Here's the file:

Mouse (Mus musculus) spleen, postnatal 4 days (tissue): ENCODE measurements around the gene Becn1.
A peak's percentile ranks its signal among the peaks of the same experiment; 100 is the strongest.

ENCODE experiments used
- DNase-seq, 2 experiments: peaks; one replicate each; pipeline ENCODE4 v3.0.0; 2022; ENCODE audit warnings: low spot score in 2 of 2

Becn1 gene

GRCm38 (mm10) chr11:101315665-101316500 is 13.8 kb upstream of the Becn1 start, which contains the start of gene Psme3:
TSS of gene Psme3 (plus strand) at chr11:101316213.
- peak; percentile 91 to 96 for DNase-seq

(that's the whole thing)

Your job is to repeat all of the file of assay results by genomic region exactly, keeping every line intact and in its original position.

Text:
Mouse (Mus musculus) spleen, postnatal 4 days (tissue): ENCODE measurements around the gene Becn1.
A peak's percentile ranks its signal among the peaks of the same experiment; 100 is the strongest.

ENCODE experiments used
- DNase-seq, 2 experiments: peaks; one replicate each; pipeline ENCODE4 v3.0.0; 2022; ENCODE audit warnings: low spot score in 2 of 2

Becn1 gene

GRCm38 (mm10) chr11:101315665-101316500 is 13.8 kb upstream of the Becn1 start, which contains the start of gene Psme3:
TSS of gene Psme3 (plus strand) at chr11:101316213.
- peak; percentile 91 to 96 for DNase-seq